Impression 3D d'un fantôme pour l'imagerie ultrasonore haute fréquence

  • Recherche,
  • Santé-Sciences-Technologie,

le 7 juin 2018

Publié dans IEEE TUFFC

Projet de recherche dirigé par le Dr. Jean-Marc Grégoire

3-D-Printed Phantom Fabricated by Photopolymer Jetting Technology for High-Frequency Ultrasound Imaging


In the field of high-frequency ultrasound imaging ( MHz), tools for characterizing the performance of imaging systems are lacking. Indeed, commercial phantoms are often inadequate for this frequency range. The development of homemade phantoms on the laboratory scale is often required but is hindered by the difficulty in making very small structures that must be distributed with high accuracy in 3-D space. We propose investigating the use of 3-D photopolymer printing to create resolution and calibration phantoms designed for high-frequency ultrasound imaging. The quality and importance of these phantoms are discussed from the point of view of ultrasound parameters and imaging. First, the compressional wave group velocity, acoustic impedance, and attenuation of six photopolymerized materials were measured using temporal and spectral methods in a substitution experimental setup. Measurements were performed on printed samples using a broadband-focused single-element transducer covering a large frequency range (15-55 MHz). Two 3-D phantoms incorporating different shapes and dimensions were designed and printed. Finally, 3-D acoustic images were obtained using either a mechanically driven single-element transducer or a high-frequency commercial imaging system. Three-dimensional printing enabled us to generate phantoms suitable for high-frequency imaging with complex geometry inclusions and with a surrounding material having acoustic properties close to those of human skin. The calculated SNR between the inclusion and surrounding media is approximately 50 dB. In conclusion, 3-D printing is a useful tool for directly, easily, and rapidly manufacturing ultrasound phantoms for ultrasound imaging system assessments and computational calibration or validation.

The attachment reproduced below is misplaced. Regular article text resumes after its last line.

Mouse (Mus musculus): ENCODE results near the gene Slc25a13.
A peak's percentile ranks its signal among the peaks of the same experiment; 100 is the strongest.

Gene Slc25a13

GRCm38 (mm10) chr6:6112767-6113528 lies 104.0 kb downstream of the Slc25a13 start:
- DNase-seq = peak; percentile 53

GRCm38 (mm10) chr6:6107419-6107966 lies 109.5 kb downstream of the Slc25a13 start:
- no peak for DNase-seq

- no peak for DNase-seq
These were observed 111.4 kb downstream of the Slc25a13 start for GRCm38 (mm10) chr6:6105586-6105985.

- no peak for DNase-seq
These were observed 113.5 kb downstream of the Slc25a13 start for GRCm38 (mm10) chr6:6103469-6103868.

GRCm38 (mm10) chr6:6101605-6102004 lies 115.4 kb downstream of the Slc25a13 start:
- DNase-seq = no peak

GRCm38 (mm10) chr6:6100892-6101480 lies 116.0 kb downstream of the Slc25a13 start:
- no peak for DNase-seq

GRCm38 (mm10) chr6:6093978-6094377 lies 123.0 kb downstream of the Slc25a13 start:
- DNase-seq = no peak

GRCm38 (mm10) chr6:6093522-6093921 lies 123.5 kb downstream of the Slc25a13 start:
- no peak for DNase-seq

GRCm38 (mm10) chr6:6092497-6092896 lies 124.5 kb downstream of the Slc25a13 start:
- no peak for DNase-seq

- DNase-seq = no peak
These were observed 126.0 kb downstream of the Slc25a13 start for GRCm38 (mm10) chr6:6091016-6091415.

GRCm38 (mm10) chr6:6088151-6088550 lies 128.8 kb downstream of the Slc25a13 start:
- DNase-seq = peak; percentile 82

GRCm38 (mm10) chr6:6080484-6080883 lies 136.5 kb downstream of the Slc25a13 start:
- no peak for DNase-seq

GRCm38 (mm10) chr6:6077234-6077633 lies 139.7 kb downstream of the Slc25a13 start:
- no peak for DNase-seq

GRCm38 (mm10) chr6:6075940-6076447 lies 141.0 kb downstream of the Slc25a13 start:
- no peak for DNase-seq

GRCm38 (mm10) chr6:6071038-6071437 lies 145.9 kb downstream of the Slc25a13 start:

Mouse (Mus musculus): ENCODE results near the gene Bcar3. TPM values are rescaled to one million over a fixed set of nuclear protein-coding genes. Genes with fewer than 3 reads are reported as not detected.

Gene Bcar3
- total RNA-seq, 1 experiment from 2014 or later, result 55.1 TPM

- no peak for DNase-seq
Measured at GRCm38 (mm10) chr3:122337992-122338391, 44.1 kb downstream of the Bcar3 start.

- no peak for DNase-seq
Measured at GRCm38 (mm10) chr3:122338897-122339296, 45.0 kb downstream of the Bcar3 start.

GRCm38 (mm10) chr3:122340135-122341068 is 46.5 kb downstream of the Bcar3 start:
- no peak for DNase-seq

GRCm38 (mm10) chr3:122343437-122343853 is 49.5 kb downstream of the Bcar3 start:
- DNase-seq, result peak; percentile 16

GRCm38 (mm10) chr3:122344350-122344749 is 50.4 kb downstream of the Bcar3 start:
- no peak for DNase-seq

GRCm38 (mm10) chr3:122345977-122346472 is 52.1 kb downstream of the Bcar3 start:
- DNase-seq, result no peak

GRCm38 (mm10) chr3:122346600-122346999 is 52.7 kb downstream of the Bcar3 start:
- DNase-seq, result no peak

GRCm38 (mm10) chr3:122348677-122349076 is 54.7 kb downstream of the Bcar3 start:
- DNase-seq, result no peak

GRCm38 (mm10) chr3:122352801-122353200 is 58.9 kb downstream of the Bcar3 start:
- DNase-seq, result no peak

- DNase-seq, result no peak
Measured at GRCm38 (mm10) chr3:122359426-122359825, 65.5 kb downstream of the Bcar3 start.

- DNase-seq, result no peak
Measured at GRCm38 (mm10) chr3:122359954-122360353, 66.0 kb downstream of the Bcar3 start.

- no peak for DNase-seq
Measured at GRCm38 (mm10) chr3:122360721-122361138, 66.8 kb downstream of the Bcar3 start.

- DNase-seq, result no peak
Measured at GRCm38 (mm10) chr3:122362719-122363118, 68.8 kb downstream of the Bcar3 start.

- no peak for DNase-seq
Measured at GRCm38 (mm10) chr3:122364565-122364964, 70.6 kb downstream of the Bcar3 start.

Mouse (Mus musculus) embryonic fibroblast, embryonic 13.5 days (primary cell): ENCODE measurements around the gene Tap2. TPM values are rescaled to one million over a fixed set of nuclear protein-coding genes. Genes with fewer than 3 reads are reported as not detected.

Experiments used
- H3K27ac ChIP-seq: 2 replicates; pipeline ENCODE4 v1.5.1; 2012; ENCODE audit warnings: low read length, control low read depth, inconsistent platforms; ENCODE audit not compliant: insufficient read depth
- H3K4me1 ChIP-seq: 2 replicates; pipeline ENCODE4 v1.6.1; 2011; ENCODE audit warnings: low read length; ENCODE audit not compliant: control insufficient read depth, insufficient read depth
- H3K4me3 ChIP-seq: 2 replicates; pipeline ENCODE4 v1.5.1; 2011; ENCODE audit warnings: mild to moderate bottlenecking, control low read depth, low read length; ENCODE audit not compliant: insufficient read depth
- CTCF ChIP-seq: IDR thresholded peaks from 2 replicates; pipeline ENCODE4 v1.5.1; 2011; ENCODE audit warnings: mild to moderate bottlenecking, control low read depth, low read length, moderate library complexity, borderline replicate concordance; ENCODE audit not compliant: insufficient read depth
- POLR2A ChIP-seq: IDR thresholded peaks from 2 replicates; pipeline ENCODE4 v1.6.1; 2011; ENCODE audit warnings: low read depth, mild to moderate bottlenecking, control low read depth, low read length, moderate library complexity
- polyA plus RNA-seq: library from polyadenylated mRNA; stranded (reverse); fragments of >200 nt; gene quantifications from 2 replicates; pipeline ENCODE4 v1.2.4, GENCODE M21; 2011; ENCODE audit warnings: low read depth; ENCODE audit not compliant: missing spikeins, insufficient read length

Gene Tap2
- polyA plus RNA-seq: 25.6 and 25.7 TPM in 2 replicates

Partenaires :
Université de Tours - CNRS - INSA
Contact :
Dr. Jean-Marc Grégoire :